Kathrin Hunze works as media artist at the intersections of different forms of staging in the context of the moving image. Her artistic research focuses on the exploration of processes and mechanisms of new technologies and their effects in complex systems.
She studied communication design with a focus on time-based media and sound design at the Hamburg University of Applied Sciences, 2016, is a graduate of the Art and Media programme at the Berlin University of the Arts, 2019, and a distinguished graduate of the Art and Media programme at the Berlin University of the Arts, 2020. She was an artist in residence at the Academy of Applied Arts Vienna, 2020 and at the Institute for Electronic Music and Acoustics (IEM) Graz, 2019.
As a lecturer she teaches for the departments of art and media, fashion design, computation & design as well as communication design at the Berlin University of the Arts, the Hamburg University of Applied Sciences. Her audiovisual works have been exhibited in Berlin, Linz, London, Shanghai and New York. Her media art installations and performances have been presented at the CTM Festival Vorspiel, Ars Electronica and Centre Pompidou - West Bund Museum (Shanghai). She lives and works in Berlin.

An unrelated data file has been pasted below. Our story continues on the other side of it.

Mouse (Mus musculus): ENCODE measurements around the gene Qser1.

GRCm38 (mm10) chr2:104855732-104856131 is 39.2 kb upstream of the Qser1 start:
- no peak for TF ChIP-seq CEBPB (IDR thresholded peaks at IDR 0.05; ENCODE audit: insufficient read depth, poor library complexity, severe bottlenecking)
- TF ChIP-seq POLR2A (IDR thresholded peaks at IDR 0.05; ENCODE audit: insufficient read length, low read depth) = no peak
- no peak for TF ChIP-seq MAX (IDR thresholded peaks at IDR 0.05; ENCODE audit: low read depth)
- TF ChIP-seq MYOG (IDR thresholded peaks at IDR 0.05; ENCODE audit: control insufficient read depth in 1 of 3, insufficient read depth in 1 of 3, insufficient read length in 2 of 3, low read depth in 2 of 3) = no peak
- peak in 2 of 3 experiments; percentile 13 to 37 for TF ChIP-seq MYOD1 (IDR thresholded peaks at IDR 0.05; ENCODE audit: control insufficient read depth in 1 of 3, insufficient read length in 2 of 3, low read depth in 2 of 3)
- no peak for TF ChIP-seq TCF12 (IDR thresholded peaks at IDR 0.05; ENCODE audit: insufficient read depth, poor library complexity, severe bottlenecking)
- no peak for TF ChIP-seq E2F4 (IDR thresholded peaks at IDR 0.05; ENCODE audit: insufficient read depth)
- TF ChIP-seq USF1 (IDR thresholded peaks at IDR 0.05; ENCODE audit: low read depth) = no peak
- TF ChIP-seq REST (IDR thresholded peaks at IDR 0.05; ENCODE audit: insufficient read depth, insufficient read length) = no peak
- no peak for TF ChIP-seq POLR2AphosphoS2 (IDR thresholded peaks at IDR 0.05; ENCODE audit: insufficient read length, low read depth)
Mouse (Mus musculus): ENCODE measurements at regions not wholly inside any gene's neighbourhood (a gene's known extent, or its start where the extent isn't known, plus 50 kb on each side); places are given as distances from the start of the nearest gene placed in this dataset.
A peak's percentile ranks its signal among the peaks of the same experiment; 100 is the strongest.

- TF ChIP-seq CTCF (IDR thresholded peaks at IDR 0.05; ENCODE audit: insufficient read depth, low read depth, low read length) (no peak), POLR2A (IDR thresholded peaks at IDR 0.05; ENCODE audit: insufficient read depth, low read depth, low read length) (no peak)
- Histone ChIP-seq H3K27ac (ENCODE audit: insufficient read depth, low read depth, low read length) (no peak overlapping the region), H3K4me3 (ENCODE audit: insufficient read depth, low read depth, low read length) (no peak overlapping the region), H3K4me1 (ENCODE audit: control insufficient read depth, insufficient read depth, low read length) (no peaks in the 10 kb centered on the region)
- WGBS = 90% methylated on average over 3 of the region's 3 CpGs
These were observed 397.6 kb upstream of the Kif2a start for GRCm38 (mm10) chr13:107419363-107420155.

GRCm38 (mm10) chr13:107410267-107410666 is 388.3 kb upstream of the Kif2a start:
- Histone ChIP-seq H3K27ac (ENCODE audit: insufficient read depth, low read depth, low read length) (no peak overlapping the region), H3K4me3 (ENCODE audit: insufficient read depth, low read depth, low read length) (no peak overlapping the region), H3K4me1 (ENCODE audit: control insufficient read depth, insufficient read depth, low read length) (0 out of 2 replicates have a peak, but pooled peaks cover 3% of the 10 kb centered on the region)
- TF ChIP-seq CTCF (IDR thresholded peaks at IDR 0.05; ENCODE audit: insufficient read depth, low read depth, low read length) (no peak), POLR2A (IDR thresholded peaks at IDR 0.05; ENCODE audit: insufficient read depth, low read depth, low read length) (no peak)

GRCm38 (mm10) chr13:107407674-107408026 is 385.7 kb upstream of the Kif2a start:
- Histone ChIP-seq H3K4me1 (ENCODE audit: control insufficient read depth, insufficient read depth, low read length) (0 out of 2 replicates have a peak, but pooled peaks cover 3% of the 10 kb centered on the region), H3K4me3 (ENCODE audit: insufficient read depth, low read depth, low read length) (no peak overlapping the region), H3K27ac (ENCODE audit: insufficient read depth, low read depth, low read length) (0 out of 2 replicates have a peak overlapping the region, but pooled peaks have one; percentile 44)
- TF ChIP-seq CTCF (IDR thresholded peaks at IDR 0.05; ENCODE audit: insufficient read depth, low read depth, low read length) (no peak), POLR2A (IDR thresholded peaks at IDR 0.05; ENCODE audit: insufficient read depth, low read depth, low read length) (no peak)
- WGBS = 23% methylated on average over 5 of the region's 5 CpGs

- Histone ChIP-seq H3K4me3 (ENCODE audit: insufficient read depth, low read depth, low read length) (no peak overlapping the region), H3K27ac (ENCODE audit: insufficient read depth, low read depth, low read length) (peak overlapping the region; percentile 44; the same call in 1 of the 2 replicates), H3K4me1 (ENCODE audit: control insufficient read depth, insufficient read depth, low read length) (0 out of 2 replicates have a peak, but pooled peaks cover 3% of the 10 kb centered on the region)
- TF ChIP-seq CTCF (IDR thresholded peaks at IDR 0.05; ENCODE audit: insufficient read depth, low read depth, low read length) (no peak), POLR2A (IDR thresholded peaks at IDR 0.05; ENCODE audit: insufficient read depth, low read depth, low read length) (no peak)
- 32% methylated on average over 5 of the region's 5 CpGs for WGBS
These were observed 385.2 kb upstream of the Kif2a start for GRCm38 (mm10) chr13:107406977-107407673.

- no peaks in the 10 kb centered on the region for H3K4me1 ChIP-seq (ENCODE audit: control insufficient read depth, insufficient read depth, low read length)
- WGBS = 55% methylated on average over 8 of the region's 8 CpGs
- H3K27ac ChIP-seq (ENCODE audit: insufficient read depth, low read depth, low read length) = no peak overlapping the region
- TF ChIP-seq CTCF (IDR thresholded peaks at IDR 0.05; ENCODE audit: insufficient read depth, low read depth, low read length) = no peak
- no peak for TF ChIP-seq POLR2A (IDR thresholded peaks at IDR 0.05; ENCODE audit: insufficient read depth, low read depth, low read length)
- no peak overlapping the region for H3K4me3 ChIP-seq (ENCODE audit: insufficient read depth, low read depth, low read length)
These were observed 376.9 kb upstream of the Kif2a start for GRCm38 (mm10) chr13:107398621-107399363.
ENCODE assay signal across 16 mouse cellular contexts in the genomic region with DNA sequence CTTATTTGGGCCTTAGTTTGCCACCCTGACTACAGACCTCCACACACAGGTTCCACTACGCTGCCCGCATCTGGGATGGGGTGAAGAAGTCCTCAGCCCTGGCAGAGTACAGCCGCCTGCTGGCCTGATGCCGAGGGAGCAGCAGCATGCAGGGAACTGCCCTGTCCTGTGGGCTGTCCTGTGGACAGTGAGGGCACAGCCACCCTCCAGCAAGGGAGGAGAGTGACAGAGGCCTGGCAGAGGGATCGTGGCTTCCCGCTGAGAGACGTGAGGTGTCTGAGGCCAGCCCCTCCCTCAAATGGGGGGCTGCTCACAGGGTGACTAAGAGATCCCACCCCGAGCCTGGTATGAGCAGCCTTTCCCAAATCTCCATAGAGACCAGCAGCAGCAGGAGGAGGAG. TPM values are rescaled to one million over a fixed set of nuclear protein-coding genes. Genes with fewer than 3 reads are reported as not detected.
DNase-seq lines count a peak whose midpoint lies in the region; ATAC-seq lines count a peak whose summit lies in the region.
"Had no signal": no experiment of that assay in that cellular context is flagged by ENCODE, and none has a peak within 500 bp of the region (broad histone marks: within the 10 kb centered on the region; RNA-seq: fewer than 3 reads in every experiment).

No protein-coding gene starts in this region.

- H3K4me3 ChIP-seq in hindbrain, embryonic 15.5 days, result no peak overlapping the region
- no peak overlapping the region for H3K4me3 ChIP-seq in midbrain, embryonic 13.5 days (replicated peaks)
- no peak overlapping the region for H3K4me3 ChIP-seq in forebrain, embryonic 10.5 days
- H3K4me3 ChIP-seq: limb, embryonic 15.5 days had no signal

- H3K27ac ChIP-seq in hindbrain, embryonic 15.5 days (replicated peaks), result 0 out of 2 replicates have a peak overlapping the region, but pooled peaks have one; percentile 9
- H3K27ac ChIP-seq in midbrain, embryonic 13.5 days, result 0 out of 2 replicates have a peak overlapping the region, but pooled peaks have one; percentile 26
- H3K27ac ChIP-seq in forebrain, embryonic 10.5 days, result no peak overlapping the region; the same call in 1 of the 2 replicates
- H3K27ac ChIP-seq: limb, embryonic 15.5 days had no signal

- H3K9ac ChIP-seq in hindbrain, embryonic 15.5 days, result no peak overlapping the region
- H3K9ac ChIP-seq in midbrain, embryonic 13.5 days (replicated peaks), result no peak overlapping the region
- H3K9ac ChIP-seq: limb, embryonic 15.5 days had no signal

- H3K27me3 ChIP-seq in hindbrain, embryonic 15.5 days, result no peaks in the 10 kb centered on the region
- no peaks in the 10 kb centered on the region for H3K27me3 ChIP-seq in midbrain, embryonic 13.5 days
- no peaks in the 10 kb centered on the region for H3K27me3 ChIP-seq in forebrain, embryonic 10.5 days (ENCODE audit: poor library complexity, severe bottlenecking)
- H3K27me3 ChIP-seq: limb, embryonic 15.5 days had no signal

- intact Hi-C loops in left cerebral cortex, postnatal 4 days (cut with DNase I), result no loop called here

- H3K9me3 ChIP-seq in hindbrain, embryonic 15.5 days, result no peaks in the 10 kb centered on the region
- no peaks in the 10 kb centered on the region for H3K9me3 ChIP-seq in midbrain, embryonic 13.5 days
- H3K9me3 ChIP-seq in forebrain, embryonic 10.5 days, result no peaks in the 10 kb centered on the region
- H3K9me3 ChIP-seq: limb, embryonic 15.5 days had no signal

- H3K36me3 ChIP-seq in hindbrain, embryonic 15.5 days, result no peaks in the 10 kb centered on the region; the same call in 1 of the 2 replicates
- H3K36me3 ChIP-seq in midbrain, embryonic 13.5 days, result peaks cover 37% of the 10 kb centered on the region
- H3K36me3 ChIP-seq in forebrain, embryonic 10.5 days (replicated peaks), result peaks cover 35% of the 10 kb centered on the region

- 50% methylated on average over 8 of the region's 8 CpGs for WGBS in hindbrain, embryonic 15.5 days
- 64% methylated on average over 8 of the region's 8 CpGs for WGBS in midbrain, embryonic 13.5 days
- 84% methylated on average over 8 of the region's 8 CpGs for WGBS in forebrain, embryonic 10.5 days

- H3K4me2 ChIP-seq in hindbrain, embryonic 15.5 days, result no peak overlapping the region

In the residency Hunze explores ethical aspects of human-machine collaboration and coexistence in the present and future, while reflecting on the historical development of machines and domesticated animals. The focus is on the critical examination of human-machine collaborations as a reflection of society. What status will machines have in our society? How can a coexistence between man and machine function if other living beings, as well as some of our fellow human beings, have no intrinsic value for us, since we only use them, they serve us or we derive benefit from them?
Due to the historical background that connects us humans with machines and the function and use of artificial intelligences, it is not inconceivable that we will also be able to integrate human-machine collaborations into a co-evolutionary development in the future. For me, the domestication of animals and our different relationship to them is an essential link between humans and machines. Engaging with a machine as a companion species, training and working with it are initial approaches that represent only one possibility and require a deeper treatment of the topic of human-machine collaborations.